The stage is set for the much-anticipated semifinal round of the $100,000 World Cup.

After four second round games on Monday and Tuesday, Valiente I, Valiente II, Orchard Hill and Palm Beach Illustrated advanced into Thursday’s semifinal round of the 16-team, single-elimination, winner-take-all, 0-26-goal tournament.

At 11 a.m., Orchard Hill will play Valiente I and 4 p.m., Palm Beach Illustrated meets Valiente II. Both games will be hosted by Valiente Polo Farm. The winners advance into Saturday’s championship final at 4 p.m. at Grand Champions Polo Club.


It was only fitting that two of the tournament’s best teams would end up in a defensive battle with a thrilling sudden death overtime finish at Grand Champions.

21-goal Palm Beach Illustrated (Jared Zenni, Santi Torres, Agustin Obregon, Tommy Collingwood) and 17-goal GSA (Henry Porter, Torito Ruiz, Joaquin Panelo, Matias Magrini) were well-matched despite the four-goal differential.

“We were going in expecting a game like this,” said Zenni who got past Magrini to score the tying goal with 1:49 left in regulation. “We felt pretty good as a team. This is an awesome win.”

It took only nine seconds to clinch the game in overtime. Obregon won the throw-in and raced to goal slipping by Panelo for the winning goal.

“That was one of the best shots of my life, for sure,” Obregon said. “The other team was really tough and we knew that. We had to be patient.”

Both teams, relentless on defense, had their share of opportunities to win the physical game in regulation.

“It was very physical,” Collingwood said. “They are a very physical team and all very good and consistent with the ball. We knew if we couldn’t get them early, every breakaway they could score a goal.

“We all kept telling each other not to get desperate and go play-by-play,” Collingwood said. “We won the throw-in and scored on a quick play. Then we said under thetent before overtime, everybody with their man and if you have a chance to run to goal, take it to goal and that’s what Agustin did.”

Added Torres, “I am very happy. The team played awesome and stayed in the game. We started off losing by four goals but got it back. We were tied, up by one or down by one. We kept our cool, tied it up and made an amazing goal in overtime.”

Palm Beach Illustrated got balanced scoring from its four-man team. Obregon led with three goals and Zenni, Torres and Collingwood each had two goals. Panelo led GSA with three goals and Ruiz had one.

“This is an awesome win,” Collingwood said. “Playing with your friends in this type of tournament where it’s mostly all pros and playing against a great organization like GSA is great. We knew we were young and had to be very consistent and calm and play for each other.”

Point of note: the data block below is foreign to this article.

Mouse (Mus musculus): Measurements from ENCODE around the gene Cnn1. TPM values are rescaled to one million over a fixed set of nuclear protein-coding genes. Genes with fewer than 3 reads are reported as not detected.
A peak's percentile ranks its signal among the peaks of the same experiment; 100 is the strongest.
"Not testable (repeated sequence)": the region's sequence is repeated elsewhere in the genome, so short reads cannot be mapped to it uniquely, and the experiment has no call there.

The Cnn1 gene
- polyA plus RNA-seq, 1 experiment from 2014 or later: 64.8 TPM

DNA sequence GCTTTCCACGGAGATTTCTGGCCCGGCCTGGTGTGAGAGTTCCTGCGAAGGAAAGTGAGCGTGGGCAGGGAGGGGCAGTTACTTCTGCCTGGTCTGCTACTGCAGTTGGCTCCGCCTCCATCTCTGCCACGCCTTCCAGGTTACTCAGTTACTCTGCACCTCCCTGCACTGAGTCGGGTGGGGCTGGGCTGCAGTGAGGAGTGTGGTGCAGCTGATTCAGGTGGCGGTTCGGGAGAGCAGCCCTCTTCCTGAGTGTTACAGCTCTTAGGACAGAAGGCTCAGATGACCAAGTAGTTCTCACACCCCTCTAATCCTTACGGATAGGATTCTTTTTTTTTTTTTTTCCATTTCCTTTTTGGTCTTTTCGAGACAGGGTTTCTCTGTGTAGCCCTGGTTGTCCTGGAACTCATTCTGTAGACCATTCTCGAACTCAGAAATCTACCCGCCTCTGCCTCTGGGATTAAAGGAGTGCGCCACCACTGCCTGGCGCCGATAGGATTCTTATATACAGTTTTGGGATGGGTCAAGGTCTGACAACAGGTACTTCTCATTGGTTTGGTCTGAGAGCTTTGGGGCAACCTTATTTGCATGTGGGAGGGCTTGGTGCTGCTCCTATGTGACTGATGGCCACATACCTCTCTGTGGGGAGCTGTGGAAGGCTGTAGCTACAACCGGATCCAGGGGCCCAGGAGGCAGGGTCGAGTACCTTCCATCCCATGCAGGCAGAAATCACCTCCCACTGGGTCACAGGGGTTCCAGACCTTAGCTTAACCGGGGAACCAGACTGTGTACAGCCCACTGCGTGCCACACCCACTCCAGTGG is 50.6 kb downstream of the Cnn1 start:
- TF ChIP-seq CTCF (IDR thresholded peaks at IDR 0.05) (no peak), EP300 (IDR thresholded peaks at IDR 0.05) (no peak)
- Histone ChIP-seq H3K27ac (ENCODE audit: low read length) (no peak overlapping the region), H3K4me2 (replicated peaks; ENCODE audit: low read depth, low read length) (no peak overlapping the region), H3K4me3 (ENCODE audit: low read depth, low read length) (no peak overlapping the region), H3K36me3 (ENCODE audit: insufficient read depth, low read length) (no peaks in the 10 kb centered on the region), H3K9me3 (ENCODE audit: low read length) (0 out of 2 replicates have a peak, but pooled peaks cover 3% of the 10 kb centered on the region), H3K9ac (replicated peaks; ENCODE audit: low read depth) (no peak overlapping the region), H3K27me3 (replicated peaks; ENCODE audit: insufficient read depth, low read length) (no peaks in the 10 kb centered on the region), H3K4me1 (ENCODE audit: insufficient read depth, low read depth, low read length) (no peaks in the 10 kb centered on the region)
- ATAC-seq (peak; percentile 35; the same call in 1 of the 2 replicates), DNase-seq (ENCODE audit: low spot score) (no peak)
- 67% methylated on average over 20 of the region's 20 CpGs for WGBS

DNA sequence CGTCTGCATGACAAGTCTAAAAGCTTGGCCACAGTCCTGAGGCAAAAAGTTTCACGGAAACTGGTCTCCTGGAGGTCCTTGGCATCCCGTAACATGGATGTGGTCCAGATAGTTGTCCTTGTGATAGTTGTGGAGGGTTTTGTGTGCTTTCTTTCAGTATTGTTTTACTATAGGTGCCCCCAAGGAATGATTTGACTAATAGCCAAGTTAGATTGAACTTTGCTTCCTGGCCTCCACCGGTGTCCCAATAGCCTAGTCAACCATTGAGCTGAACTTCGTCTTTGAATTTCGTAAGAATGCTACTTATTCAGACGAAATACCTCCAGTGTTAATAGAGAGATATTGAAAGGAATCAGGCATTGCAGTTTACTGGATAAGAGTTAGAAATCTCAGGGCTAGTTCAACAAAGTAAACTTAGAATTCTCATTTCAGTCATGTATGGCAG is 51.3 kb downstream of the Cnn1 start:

15-goal Orchard Hill (Frank Evans, Max Secunda, Felipe Vercellino, Lucas Criado) started out with a 2-0 lead and reeled off three unanswered goals for a 5-1 advantage early in the second chukker against 17-goal La Dalila (Pablo Dorignac, Tommy Beresford, Frank Ayala, Agustin Molinas).

“I think we played really well and well as a team,” Criado said. “We scored most of our penalties. It was a good game for us. I didn’t expect we would be in the semifinals but we are doing good and having fun.”

Orchard Hill had leads of 6-3, 9-3, 12-4 and 12-5 before La Dalila scored four unanswered goals in the final chukker.

Evans, a minus-one player and at 64, the oldest player in the tournament, continues to play well after only four years of playing polo. Evans played league hockey throughout his life in the New Jersey area and was a member of adult league national championship teams.

“It’s great to be in the semifinals, it’s thrilling, this is my first semifinal,” Evans said. “These guys really worked hard today. That was a great team. It was a perfect match. It could have gone either way.”

Secunda replaced Lucas Criado Jr. for more experience and physicality and maintained its consistency behind the one-two punch of Criado and Vercellino.

“We knew this game would be rougher,” Secunda said. “We get along well. We are all pretty good friends. It was great to get the big lead because the last chukker we could take it a little easier and save some of the horses. We are excited to be in the semis.”

Criado led Orchard Hill scoring with six goals and Vercellino had four. Molinas led La Dalila with three goals, all in the sixth chukker. Dorignac, Beresford and Ayala each had two goals.


Teenager Nico Escobar made his debut and joined another new teammate, Salvador Lockei, replacing U.S. Open players Matias Torres Zavaleta and Diego Cavanagh dropping the team from 23 to 11 goals.

The 11-goal Valiente II (Rob Jornayvaz, Salvador Lockei, Nico Escobar, Tomas Garcia del Rio) was still extremely competitive against 6-goal Sebucan (Justin Daniels, Pablo Pulido, Alfredo Gerreno, Benji Daniels).

Valiente II overcame its 5-goal deficit in the second chukker when Escobar scored on a breakaway to tie the game at 6-6. Garcia del Rio scored early in the third chukker for a 7-6 lead but Benji Daniels scored the first of his three goals to regain the lead, 8-7. The game was tied one more time before Valiente II took advantage of its scoring machine Garcia del Rio. All three one-goalers played well above their handicap for Valiente II.